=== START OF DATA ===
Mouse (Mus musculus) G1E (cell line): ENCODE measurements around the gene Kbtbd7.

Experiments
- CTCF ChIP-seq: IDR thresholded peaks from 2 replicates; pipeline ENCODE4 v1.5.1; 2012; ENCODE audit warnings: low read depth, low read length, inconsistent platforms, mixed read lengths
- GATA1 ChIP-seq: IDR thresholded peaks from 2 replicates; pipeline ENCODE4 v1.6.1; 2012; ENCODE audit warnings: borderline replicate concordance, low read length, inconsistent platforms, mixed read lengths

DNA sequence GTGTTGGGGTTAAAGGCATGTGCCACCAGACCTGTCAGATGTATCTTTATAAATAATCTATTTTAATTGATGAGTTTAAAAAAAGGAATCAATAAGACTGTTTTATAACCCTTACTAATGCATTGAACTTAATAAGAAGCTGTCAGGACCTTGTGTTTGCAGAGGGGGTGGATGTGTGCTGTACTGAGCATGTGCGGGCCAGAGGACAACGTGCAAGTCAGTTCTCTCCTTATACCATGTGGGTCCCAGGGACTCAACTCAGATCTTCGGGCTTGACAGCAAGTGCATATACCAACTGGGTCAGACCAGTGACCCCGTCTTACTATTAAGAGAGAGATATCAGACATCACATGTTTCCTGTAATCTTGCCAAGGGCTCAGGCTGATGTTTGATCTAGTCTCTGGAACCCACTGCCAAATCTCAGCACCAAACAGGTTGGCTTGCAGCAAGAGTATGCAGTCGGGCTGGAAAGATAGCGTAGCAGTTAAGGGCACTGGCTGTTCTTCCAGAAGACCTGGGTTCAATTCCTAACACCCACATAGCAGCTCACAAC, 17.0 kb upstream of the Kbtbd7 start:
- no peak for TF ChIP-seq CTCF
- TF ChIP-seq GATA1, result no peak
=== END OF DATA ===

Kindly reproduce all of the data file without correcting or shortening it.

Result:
Mouse (Mus musculus) G1E (cell line): ENCODE measurements around the gene Kbtbd7.

Experiments
- CTCF ChIP-seq: IDR thresholded peaks from 2 replicates; pipeline ENCODE4 v1.5.1; 2012; ENCODE audit warnings: low read depth, low read length, inconsistent platforms, mixed read lengths
- GATA1 ChIP-seq: IDR thresholded peaks from 2 replicates; pipeline ENCODE4 v1.6.1; 2012; ENCODE audit warnings: borderline replicate concordance, low read length, inconsistent platforms, mixed read lengths

DNA sequence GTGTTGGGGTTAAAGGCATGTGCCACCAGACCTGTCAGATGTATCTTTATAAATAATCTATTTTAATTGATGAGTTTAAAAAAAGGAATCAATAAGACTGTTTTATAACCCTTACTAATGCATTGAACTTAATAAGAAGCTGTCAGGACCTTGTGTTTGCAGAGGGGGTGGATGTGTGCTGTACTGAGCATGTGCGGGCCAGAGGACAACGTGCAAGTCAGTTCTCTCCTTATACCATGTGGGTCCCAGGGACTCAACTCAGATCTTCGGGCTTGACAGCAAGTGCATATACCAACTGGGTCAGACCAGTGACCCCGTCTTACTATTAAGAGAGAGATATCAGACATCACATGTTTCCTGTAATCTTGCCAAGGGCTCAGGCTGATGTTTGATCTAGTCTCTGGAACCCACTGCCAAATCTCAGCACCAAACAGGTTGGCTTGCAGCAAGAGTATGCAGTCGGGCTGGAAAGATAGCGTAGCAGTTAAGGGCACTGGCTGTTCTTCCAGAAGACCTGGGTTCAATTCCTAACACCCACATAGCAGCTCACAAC, 17.0 kb upstream of the Kbtbd7 start:
- no peak for TF ChIP-seq CTCF
- TF ChIP-seq GATA1, result no peak